Kahuku Linebacker Looks To BYU Play After Prep Finale
Statistically speaking, even the harshest critic would be hard-pressed to find room for improvement within the Kahuku defense.
Linebacker Johnny “Ku J” Tapusoa is still searching for that perfect game, however. And the post-season is a good time, he figures, for him and his teammates to play the perfect game.
“Honestly, there’s always room for improvement – especially with the defense,” said Tapusoa. “We’ve been doing really good, but I feel like there’s more work to do. I think we can hold teams to less yards. We still have a lot to work on. We can’t peak now or we’re going to lose.”
Tapusoa’s future has more football in it – regardless of how the rest of 2012 plays out. He recently verbally committed to a football scholarship from BYU for next fall, freeing him up to think only of finishing his career at Kahuku in style.
“I’m relieved (to have chosen a school), and it takes pressure off of my parents,” he laughed, noting the high costs of a college education. Long before he became one of the top college prospects in the state, however, Tapusoa’s football dreams were all Red Raider-related.
“That’s everybody’s dream living here – you always want to play for the Red Raiders,” he said. “I have a legacy to live up to here, and it motivates me to play hard, but those are big shoes to fill if you want to play for Kahuku.”
Tapusoa didn’t lack for good examples in the community when he was growing into the player he has become. Within his own household, older brother Tima, who starred on Kahuku’s 2008 and 2009 teams, and who is currently at Mesa Community College, was a good role model. (Ku J also proudly noted the arrival of a new brother to the family last week – “Baby Andy.”)
“Even though he wasn’t a linebacker, I always looked up to him,” he said of Tima. “I also followed Shiloah Te’o (Kahuku/OSU) and Manti Te’o (Punahou/Notre Dame), who’s from the community, and Al Afalava (Kahuku/OSU/Chicago Bears/Tennessee Titans).”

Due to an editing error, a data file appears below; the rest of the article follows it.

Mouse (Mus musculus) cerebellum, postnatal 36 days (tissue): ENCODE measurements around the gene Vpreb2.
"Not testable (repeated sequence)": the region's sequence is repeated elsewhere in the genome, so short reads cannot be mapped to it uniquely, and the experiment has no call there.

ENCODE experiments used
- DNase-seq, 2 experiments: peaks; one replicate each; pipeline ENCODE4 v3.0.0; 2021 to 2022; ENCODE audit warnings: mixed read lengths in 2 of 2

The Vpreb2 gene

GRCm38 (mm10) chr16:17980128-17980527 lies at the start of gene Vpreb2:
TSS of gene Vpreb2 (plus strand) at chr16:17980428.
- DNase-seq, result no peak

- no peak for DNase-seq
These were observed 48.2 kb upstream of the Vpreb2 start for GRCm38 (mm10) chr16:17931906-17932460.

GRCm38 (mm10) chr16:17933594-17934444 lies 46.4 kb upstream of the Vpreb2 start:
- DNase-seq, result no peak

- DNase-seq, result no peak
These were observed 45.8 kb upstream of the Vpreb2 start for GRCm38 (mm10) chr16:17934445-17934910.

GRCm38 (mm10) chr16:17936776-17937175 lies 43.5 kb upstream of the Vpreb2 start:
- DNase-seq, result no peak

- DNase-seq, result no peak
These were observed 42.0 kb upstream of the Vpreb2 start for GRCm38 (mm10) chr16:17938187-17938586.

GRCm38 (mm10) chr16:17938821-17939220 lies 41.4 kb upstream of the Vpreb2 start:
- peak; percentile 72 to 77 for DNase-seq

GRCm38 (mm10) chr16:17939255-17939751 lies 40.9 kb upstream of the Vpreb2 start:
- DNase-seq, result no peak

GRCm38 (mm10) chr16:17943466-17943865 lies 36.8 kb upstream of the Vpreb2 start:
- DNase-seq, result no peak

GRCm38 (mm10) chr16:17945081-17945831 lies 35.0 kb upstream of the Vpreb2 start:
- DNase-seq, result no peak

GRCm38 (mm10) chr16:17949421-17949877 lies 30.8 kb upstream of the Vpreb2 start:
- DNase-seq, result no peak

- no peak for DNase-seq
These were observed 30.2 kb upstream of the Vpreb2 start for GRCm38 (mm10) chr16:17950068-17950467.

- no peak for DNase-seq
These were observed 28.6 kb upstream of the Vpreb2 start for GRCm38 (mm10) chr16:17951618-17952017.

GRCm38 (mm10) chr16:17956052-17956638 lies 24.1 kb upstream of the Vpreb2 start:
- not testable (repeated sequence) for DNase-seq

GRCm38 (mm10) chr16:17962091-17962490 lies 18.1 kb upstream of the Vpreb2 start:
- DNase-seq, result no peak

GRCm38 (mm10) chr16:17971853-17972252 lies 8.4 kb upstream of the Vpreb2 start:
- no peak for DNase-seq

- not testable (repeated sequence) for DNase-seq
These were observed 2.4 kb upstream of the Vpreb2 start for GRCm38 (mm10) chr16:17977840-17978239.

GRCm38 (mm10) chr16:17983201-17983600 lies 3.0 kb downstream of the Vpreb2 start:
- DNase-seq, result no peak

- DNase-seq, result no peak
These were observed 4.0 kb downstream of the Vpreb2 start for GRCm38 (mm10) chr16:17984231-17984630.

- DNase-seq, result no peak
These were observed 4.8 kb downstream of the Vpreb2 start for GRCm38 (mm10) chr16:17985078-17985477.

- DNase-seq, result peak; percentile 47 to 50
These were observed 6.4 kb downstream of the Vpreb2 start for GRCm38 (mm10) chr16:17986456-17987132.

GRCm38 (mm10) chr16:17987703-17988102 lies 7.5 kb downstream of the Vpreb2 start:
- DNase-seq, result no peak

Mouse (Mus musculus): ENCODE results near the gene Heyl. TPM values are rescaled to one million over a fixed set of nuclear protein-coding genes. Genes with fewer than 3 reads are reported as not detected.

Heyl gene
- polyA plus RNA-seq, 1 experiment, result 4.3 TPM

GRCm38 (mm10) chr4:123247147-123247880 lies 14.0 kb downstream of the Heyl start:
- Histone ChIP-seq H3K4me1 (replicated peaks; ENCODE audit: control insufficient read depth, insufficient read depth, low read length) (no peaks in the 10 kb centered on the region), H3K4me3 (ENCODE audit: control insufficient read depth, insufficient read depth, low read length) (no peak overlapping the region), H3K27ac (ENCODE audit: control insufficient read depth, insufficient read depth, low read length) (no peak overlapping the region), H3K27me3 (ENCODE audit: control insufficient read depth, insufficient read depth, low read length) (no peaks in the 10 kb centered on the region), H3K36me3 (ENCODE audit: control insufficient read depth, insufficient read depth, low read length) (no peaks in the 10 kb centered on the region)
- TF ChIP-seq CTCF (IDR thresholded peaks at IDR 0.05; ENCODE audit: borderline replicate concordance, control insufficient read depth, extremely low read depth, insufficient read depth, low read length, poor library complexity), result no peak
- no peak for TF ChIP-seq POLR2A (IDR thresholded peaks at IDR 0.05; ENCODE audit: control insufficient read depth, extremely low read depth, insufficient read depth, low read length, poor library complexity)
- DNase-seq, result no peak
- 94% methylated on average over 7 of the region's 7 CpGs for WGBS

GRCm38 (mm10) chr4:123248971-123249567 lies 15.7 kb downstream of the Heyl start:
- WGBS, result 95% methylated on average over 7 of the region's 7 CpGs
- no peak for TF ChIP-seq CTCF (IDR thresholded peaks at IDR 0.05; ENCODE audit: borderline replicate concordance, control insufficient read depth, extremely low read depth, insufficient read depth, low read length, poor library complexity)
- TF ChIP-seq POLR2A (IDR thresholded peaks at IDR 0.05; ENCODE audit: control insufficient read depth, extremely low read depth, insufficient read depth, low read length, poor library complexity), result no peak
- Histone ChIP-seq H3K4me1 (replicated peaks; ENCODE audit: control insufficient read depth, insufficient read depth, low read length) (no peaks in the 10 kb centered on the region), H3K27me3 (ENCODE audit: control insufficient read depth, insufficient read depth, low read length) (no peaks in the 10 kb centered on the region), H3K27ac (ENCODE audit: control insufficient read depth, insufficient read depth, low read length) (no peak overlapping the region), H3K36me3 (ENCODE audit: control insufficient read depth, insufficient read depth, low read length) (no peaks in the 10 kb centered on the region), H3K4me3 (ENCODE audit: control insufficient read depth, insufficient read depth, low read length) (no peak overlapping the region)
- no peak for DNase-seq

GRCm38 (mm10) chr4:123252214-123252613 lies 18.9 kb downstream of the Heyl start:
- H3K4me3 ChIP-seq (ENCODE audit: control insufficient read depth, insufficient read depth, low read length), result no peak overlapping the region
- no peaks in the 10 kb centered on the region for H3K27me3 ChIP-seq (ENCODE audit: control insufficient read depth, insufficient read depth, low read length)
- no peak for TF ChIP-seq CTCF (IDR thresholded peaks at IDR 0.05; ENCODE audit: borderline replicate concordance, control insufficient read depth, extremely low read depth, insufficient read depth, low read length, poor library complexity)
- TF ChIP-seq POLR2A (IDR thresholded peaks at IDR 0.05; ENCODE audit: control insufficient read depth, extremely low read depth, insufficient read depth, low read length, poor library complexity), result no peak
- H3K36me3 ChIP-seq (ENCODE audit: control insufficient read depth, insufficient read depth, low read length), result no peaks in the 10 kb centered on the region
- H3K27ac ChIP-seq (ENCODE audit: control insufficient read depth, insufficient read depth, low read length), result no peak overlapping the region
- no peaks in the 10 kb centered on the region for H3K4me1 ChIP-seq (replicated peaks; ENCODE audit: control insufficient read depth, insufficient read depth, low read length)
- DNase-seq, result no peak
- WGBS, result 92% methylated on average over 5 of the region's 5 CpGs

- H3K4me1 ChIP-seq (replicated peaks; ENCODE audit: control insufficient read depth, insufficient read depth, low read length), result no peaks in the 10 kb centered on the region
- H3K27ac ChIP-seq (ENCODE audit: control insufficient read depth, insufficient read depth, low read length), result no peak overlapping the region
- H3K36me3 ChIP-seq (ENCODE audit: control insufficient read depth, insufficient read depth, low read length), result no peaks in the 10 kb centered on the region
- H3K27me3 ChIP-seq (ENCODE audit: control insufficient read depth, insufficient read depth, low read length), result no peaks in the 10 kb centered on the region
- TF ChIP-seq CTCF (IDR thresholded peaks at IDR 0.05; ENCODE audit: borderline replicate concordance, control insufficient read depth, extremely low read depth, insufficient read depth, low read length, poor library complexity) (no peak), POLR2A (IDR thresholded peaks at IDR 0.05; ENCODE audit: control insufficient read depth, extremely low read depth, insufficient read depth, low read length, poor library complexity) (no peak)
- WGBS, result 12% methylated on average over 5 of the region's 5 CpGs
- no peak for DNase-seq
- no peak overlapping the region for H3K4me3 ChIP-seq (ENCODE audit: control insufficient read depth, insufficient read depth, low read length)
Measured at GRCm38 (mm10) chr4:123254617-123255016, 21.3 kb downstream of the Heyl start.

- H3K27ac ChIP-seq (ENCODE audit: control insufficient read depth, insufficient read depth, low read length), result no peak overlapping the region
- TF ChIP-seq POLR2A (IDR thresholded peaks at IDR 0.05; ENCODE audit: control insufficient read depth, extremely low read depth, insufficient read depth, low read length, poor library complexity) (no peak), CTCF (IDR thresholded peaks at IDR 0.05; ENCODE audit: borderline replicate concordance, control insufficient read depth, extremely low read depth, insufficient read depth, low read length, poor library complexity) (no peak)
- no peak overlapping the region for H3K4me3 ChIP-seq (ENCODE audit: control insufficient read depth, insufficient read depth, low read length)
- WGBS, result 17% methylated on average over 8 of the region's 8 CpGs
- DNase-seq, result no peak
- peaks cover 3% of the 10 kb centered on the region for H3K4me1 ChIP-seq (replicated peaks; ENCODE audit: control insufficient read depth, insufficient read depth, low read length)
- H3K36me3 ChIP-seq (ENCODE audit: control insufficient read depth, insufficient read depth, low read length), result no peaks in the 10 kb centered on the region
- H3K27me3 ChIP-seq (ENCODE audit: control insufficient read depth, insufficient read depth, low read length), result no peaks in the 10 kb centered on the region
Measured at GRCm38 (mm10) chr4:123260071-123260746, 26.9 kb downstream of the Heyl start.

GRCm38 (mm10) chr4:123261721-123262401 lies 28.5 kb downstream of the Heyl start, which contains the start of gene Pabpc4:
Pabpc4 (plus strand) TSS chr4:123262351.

Among players in the pro ranks, Tapusoa likes veteran Ray Lewis. “The Baltimore Ravens, that’s my favorite team.”
Tapusoa’s hard-hitting style is only one of his strengths. He’s a student of the game, whose smarts on the field rubs off on those around him. Kahuku’s defense returned eight starters from last year’s state champion team, giving them one of their most experienced units in recent years, and the results have reflected their veteran leadership. The Red Raiders are giving up 7.7 points per game and only 33 rushing yards per outing. Five of Kahuku’s opponents have been held to one score or less. Last year, a broken collarbone sidelined him for a handful of games, but Tapusoa healed quickly to return in time for team’s OIA semifinal win as well as the last three games. His veteran leadership has been key this year.
“Knowing the schemes of our defense helps us the most. At linebacker, you get to hit a lot. I was 8 when I first started playing, and I loved it – just running around with my friends and getting a feel for it (football).
“When we knocked each other down, we’d brag about it in school,” he added with a laugh.